James Madison Papers
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To James Madison from Tobias Lear, 19 September 1814

From Tobias Lear

Washington, Sept. 19th: 1814

Sir,

It is with extreme regret I learn, that the British Prisoners, detained in Kentuckey and Ohio, and who were to have been released and delivered, by the Convention concluded on the 16th of July, are still retained within the United States.1

As I was the Agent, on the part of the U. States, in concluding that Convention, which I beleive was highly advantageous to our Country, I feel a deep interest in its faithful and prompt execution on our part, as I consider the honor and good faith of the Nation pledged for its fulfilment. I therefor cannot but express my earnest hope and expectation that the cause of its non-execution hitherto, will be fully investigated, and placed in a light to prevent any imputation of its having been intentionally delay’d.

I beg you will impute this application to the anxiety I feel on the subject from having been an agent in concluding the Convention, and knowing the good faith with which it was intended to have been executed on our part. With the highest Respect and most sincere attachment I have the honor to be Sir, Your most Obedt Set

Tobias Lear.

RC (DNA: RG 107, LRRS, L-68:8). Docketed as received in the War Department in September 1814.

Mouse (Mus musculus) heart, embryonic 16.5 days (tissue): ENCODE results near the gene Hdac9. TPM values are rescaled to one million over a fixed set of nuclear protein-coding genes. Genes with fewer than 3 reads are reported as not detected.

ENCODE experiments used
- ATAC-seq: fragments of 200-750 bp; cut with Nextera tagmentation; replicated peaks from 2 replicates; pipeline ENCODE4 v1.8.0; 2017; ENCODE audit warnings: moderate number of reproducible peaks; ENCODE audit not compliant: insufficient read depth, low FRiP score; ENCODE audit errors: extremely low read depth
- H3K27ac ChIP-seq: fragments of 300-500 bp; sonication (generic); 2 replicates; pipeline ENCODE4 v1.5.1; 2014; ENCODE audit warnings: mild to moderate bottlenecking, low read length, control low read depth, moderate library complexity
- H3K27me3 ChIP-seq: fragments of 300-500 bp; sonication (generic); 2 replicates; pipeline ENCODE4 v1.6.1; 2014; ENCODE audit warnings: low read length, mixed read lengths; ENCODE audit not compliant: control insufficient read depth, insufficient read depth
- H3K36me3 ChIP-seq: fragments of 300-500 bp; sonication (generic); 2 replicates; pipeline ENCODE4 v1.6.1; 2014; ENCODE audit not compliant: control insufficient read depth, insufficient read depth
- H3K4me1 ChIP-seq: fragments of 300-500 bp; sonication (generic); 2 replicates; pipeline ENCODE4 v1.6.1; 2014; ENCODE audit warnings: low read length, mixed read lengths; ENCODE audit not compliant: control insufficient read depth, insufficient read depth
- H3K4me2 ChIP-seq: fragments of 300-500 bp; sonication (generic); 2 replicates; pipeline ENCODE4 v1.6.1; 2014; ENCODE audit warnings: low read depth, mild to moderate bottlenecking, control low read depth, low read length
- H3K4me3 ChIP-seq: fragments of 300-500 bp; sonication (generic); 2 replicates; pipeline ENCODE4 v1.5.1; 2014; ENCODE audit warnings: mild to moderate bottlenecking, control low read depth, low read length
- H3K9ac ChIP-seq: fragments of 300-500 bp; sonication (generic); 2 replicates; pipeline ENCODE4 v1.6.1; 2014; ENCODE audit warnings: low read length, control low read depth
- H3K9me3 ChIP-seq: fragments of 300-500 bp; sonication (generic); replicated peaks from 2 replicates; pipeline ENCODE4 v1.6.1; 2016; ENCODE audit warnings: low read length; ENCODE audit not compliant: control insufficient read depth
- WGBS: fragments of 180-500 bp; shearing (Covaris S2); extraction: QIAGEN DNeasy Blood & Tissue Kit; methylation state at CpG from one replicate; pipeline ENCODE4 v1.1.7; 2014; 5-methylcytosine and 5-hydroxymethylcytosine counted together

1See Lear to JM, 17 July 1814, and n. 1. The original agreement that the United States would immediately release the prisoners of war held “on the western side of the Alleghany mountains” was not altered by the 16 July 1814 modification (ASP description begins American State Papers: Documents, Legislative and Executive, of the Congress of the United States … (38 vols.; Washington, 1832–61). description ends , Foreign Relations, 3:728). U.S. Commissary of Prisoners John Mason wrote James Monroe on 19 Sept. 1814, stating that he had recently learned that about seven hundred British prisoners sent to Sandusky from Chillicothe and from Newport, Kentucky, were still at Sandusky on 7 Sept., and that despite Mason’s June and July arrangements with the War and Navy departments for the prisoners’ transportation to British territory, no U.S. vessels were available for the purpose, and the commander of the district was waiting for orders from the War Department on the matter (DNA: RG 107, LRRS, M-89:8). Monroe replied on 20 Sept., enclosing an order of the same date to the commander at Sandusky for a guard to escort the prisoners to the point designated for their release, and an extract of John Armstrong’s 18 June 1814 order to Brig. Gen. Duncan McArthur to provide a guard. On 21 Sept., Mason explained in response that the prisoners already had a guard and that he was not sure why the commander at Sandusky, whom he presumed to be McArthur, had not seen to their delivery but guessed that the delay might have been requested by Maj. Gen. Jacob Brown. He suggested that Monroe ask Brown and McArthur to cooperate in having the prisoners transported to British territory immediately (ibid., M-134:8). Monroe accordingly ordered McArthur on 1 Oct. 1814 to send the prisoners to Brown at Fort Erie, and to explain why they had been held so long at Sandusky. He wrote Brown the same day, instructing him to see that the men were delivered forthwith to the British army at the most convenient point on Lake Ontario, and to give the War Department any information he had as to why they had been detained (DNA: RG 107, LSMA). Writing to William Jones on 23 Sept. 1814, Capt. Arthur Sinclair reported that “an officer at Sandusky” had asked him to transport “1100 British prisoners.” Sinclair disagreed with Brown, however, as to where best to deliver them, and would await orders from Jones on the matter (DNA: RG 45, Captains’ Letters).

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